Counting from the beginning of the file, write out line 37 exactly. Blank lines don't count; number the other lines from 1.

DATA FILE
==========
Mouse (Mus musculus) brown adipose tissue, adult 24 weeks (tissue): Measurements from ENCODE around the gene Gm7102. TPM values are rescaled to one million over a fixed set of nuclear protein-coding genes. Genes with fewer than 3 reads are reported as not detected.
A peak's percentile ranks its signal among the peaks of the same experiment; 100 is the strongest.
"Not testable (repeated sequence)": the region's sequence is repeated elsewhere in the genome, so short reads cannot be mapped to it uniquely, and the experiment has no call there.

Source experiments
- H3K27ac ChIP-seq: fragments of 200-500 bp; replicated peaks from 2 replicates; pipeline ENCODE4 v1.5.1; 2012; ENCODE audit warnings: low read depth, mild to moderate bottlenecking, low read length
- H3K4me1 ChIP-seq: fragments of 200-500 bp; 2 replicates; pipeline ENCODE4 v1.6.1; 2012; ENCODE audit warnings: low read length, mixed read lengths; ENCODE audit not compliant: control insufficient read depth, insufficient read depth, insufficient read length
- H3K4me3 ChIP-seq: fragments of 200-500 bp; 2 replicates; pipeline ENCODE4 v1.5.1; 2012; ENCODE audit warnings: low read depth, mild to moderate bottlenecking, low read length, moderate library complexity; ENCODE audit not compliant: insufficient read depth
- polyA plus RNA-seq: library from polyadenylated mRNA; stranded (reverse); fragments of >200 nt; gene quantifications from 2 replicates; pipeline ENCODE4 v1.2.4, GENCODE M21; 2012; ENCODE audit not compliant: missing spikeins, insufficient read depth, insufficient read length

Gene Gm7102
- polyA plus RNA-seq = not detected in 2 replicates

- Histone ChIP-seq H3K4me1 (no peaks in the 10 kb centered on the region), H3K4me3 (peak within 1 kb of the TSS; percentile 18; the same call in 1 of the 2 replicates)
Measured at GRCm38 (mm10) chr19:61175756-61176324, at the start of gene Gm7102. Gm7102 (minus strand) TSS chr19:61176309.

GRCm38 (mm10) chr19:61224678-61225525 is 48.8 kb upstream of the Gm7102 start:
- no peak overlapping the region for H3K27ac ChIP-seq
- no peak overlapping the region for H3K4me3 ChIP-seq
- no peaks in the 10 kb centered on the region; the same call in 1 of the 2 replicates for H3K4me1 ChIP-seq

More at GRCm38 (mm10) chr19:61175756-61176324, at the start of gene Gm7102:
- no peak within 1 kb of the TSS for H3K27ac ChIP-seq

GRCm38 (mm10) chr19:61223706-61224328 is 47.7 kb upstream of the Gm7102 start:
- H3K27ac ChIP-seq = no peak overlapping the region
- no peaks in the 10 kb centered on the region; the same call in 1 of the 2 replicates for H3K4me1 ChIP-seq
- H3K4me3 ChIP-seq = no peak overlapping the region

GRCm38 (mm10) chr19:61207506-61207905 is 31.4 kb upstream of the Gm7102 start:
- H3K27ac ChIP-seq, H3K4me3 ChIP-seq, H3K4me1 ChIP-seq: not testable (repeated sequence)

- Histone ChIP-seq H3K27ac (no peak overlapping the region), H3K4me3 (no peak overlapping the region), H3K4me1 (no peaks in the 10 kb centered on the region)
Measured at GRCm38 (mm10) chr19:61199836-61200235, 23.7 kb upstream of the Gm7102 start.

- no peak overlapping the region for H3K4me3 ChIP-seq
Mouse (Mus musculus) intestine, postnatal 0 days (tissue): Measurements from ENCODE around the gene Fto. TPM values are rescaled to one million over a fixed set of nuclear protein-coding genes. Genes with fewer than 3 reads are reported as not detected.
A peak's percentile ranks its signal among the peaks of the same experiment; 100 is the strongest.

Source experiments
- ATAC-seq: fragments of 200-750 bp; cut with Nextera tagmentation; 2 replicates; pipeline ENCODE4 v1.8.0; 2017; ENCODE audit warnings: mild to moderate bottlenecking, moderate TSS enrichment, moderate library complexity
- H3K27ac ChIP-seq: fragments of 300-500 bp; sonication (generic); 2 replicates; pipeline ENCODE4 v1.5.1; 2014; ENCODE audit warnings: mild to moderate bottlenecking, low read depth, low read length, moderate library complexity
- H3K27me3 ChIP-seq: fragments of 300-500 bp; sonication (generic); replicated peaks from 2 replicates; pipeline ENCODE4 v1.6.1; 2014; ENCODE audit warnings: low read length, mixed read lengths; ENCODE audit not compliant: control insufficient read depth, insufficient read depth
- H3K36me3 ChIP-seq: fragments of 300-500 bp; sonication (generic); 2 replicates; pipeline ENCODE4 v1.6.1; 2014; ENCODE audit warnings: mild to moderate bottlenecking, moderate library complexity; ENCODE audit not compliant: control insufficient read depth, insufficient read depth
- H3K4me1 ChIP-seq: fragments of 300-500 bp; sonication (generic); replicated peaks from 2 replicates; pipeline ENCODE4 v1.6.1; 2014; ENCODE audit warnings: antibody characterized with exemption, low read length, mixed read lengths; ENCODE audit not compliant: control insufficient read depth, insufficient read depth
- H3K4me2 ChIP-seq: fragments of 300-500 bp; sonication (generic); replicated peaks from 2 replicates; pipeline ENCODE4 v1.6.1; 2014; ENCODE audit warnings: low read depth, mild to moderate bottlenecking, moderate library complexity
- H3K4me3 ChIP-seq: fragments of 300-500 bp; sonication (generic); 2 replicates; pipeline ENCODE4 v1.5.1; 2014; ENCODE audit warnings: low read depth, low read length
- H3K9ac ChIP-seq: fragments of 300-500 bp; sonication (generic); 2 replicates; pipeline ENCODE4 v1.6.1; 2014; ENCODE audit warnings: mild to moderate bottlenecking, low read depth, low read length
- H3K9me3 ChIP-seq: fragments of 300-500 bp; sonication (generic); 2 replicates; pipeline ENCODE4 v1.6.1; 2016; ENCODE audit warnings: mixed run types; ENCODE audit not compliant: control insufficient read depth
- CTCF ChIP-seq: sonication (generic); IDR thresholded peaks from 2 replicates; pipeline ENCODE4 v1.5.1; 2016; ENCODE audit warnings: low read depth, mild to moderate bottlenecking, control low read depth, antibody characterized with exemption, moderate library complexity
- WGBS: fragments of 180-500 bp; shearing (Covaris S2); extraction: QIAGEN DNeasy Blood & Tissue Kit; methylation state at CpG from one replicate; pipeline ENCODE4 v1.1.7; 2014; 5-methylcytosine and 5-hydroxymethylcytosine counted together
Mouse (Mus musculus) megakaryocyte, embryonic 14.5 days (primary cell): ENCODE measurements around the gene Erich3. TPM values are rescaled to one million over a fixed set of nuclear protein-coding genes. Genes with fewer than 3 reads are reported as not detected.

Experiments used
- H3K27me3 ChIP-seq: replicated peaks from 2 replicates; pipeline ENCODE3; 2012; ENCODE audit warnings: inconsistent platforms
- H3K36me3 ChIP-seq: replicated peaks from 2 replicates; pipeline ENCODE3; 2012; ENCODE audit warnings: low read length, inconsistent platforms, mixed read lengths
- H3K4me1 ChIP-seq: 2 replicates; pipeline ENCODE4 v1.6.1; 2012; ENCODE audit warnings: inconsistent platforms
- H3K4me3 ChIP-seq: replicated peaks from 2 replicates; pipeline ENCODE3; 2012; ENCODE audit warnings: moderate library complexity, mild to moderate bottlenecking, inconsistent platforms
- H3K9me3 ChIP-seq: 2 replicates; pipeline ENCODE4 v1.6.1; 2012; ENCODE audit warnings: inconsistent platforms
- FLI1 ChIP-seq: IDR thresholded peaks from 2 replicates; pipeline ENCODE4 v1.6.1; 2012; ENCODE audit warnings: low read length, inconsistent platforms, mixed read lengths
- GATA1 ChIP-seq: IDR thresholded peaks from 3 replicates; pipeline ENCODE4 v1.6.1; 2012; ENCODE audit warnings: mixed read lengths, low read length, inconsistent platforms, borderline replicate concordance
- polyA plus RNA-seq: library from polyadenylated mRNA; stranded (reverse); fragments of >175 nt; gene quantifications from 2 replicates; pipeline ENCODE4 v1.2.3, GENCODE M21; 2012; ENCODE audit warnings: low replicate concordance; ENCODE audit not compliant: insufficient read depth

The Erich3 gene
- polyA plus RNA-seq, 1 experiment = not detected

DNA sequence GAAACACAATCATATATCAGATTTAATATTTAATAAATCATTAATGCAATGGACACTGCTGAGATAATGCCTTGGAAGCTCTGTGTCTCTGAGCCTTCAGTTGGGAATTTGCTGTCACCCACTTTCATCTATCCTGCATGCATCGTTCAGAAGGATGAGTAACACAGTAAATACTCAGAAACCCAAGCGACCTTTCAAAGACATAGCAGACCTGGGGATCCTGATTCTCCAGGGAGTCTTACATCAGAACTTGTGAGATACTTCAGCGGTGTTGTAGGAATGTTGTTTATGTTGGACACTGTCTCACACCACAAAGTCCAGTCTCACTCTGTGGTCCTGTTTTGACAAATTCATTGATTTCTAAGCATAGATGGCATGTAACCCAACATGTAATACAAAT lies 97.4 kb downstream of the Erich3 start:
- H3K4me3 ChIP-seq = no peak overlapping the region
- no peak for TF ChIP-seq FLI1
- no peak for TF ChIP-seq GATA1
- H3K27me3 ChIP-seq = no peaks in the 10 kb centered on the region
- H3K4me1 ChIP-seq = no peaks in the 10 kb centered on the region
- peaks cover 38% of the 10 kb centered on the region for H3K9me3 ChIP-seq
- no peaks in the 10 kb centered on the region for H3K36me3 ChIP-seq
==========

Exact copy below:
- H3K4me3 ChIP-seq: fragments of 300-500 bp; sonication (generic); 2 replicates; pipeline ENCODE4 v1.5.1; 2014; ENCODE audit warnings: low read depth, low read length